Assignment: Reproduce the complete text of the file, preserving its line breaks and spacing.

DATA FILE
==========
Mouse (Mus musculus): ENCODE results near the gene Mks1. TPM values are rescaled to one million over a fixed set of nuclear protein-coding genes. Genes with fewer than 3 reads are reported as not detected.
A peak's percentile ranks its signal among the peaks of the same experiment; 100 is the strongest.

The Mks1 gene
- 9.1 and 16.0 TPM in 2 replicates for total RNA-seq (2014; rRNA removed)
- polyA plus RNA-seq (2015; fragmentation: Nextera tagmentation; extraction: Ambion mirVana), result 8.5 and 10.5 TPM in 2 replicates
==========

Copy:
Mouse (Mus musculus): ENCODE results near the gene Mks1. TPM values are rescaled to one million over a fixed set of nuclear protein-coding genes. Genes with fewer than 3 reads are reported as not detected.
A peak's percentile ranks its signal among the peaks of the same experiment; 100 is the strongest.

The Mks1 gene
- 9.1 and 16.0 TPM in 2 replicates for total RNA-seq (2014; rRNA removed)
- polyA plus RNA-seq (2015; fragmentation: Nextera tagmentation; extraction: Ambion mirVana), result 8.5 and 10.5 TPM in 2 replicates